Tuesday, June 28, 2016

Week in Seven Words #295

When the adults ask him questions about what he values, the boy makes flippant remarks. He doesn't like how they want to sit in judgment over his words and pick apart the things he holds important. He deliberately gives them nothing of value.

They receive love, or something like it, only when serving their parents' shortsighted and limiting needs.

A plate of puffy chocolate cake floats around the room. With bits of cake indented and crumbling, we know the kids have gotten to it first.

They send me a gift card with money from their own account. It's a lovely gift, and it reminds me that they aren't little kids anymore.

A dinner that's more like a joust, the guests having a go at each other across the length of the table. All in good fun, they claim.

The delicious crackle of a pan filled with pepper steak and mushrooms.

As I get older, my relationship with my religion becomes more like an invigorating wrestling match. And sometimes like an expedition.

Friday, June 17, 2016

Week in Seven Words #294

To his great pleasure, he gets to roam around with kids a year or two older. They accept him without condescension and pay attention to his opinions.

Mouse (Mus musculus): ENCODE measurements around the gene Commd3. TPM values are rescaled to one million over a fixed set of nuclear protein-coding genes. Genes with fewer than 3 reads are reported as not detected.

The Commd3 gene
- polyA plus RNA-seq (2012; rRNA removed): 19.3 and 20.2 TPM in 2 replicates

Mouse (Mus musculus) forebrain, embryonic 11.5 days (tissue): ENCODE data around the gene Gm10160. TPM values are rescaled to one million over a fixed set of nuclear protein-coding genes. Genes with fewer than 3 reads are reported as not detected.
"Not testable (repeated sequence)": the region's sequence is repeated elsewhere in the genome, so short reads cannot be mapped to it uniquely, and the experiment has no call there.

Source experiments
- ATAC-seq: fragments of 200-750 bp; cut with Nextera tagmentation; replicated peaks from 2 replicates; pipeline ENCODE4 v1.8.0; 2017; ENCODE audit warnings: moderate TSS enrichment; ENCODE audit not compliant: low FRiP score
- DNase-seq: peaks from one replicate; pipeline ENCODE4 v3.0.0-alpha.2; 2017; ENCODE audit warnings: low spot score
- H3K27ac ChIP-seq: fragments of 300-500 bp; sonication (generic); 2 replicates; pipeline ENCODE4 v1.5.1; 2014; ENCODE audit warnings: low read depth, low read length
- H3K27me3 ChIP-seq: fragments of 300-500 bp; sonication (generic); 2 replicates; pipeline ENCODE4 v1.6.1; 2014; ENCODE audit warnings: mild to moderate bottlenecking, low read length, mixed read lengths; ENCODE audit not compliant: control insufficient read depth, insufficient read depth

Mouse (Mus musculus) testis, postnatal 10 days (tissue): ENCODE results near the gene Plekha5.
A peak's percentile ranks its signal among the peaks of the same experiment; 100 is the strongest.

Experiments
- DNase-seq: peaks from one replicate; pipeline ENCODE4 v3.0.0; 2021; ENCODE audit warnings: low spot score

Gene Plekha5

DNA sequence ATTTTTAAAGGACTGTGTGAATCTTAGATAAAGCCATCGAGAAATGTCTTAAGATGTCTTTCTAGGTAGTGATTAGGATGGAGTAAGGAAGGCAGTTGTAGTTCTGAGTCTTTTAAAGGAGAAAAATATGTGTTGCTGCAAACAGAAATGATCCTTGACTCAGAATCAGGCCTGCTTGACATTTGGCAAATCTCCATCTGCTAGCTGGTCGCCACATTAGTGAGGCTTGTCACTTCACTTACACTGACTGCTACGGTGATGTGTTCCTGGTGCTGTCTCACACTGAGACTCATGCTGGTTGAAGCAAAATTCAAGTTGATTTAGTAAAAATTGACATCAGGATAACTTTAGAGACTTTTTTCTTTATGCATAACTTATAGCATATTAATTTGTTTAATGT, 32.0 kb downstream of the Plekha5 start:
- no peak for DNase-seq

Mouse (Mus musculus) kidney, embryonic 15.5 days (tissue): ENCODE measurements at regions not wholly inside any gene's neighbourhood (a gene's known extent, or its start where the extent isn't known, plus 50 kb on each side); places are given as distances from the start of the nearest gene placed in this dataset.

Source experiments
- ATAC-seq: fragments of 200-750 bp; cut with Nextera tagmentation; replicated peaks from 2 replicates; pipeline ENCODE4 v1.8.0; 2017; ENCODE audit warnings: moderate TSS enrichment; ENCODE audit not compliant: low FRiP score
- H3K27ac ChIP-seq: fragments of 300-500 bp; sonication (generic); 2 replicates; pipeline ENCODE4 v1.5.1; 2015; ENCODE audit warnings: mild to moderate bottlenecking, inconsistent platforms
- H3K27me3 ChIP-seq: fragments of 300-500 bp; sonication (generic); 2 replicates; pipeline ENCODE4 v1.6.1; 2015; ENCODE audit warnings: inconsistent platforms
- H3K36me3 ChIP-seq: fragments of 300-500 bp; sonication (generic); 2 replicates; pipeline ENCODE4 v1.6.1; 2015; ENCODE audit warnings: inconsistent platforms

I put on oversized orange glasses, hold an inflatable guitar, and pose for snapshots. It's fun. I like these photos much more than the formal ones.

He drinks his way to greater warmth and friendliness. His smile is relaxed, his voice cheerful. For a few moments, I imagine we're close.

With slow, savoring bites, they suck up the gooey center of a fried Oreo cookie.

The speeches are more or less what I expect. The room is mostly silent, and people continue to eat.

Once they've filled their plates at the buffet table, they don't move. They stand at the table, eating and talking, their elbows bristling as they defend their ill-gotten space.

I don't know who the kid is, but he's out on the fringes of a parking lot, playing on an embankment dotted in dandelions. No one else is around.

Tuesday, June 7, 2016

Four Off-the-Wall Crime Stories

Sometimes what I like is a crime story that's a bit ridiculous. Like these four. I enjoy the dry humor, irony, and sarcasm, and the little darkly funny twists.

Title: The Adventurous Exploit of the Cave of Ali Baba
Author: Dorothy Sayers
Where I Read It: Lord Peter: The Complete Lord Peter Wimsey Stories

"I've got the great big top Moriarty of the whole bunch quietly asphyxiating at home."
Peter Wimsey is a duke's son and amateur sleuth. He wears a monocle and is given to prattle (or "talk piffle"). It's to his advantage that he looks foolish, because people often underestimate his sharp mind. But in this story, he leaves behind his monocle and stays mostly silent. It's the only way to bring down a powerful secret society of criminals, in a high-stakes game of undercover operations, psychological tricks, secret loyalties, and complicated safes. The suspense is strong here. Also, the title is not at all unusual in a short story collection that includes "The Piscatorial Farce of the Stolen Stomach." (I liked this story better than the stomach one.)

Title: Murder on Orchard Road
Author: Nury Vittachi
Where I Read It: Singapore Noir